The Prussians were able to muster 180,000 men, of which about one half advanced to oppose the French if they attempted to force their way northward. Erfurt they selected as the best position whence to observe their enemy. The French, with a force fully equal to the Prussians, occupied Wurzburg. From this town Napoleon resolved to push his way towards the Saale and Leipzig by the eastern roads and passes of the Thuringian Forest, whilst the Prussians lay westward of it, vainly guarding the great northern road, which runs from Frankfort to Leipzig. Some cavalry encounters on the 9th and 10th of October at Schleiz and Saalfeld, in one of which Prince Louis of Prussia was killed, first
gave warning not only of the French march, but of their having attained the Saale. The Prussians instantly turned back in haste from Erfurt to that river, and both arrived in approximation one to the other near Jena, the Prussians occupying the heights on the left, or westward of this river, the French those on the right. The Duke of Brunswick, who commanded the chief force, and who heard of the approach of the French lower down the Saale, feared that they intended to cut him off from the Elbe, and to prevent it, hurried away with the greater portion of his army in that direction, leaving the rest under Prince Hohenlohe on the heights above Jena.
There ensued on the following day, the 14th, a double engagement: one between Prince Hohenlohe and Napoleon on the heights of Jena, the other at Naumbourg four leagues distant, between Marshal Davoust and the main army of the Prussians under the Duke of Bruns
CHAP. wick. French bulletins and history chiefly magnify
what took place at Jena, and the immense labour and activity by which at night the French dragged up their guns to the height in order to be in a condition to fight on the morrow. The Germans however say, that Prince Hohenlohe had little more than 40,000 men, and that his defeat by the superior force of Napoleon was not any wonderful achievement. Davoust had a far more difficult task in repulsing the main Prussian army, where the King himself was present, as they give the Marshal but 26,000 men whilst the Prussians were between 40,000 and 50,000. The resistance of these was consequently stubborn, and even at the last it is thought, that had Blucher's advice been adopted of making a last effort and a general attack, the battle of Auerstadt, as it was called, might not have been lost. Bignon attributes this victory to the superior discipline, experience, and steadiness of the French. Their cavalry broke into the Prussian squares, whilst the Prussian cavalry never could penetrate or disperse a French one. The King, however, having given ample proofs of personal valour, ordered a retreat, and both Prussian armies were mingled in a confused rout. Of this double victory, Auerstadt was far the greatest, and Davoust the real conqueror of the Prussians. The imperial bulletin, however, represents Jena as everything, Auerstadt as a skirmish. And Davoust durst not contradict it by an official report or despatch.*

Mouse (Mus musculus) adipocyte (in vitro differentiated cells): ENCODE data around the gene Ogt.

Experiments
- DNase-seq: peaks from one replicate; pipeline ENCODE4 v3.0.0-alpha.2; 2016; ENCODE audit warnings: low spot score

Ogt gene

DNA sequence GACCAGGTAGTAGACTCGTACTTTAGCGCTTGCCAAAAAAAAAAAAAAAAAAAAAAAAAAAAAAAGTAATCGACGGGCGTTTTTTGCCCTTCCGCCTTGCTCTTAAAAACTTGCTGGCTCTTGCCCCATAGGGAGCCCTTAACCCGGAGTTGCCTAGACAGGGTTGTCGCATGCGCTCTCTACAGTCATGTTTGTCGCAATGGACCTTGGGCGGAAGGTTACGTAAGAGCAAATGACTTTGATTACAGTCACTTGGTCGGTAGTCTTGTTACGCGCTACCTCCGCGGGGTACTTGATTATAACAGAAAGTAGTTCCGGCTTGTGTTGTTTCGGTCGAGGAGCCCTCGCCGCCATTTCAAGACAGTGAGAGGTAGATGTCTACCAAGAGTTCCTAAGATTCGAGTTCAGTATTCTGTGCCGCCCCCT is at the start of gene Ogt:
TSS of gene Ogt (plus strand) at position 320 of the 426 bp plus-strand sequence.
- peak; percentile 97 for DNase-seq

In two days after the battles of Jena † and Auerstadt, Napoleon was at Berlin. The scattered Prussian divisions were defeated and made captive, Magdeburg
Bignon excuses this unfairness explanation of it. by alleging that Napoleon was not † For the battle of Jena, and the at first aware of the gravity and im- incapacity of the Duke of Brunsportance of Davoust's victory at wick, see Hopfner, der Krieg von Anerstadt. His excuse thus admits 1806 and 1807. the unfairness whilst giving a lame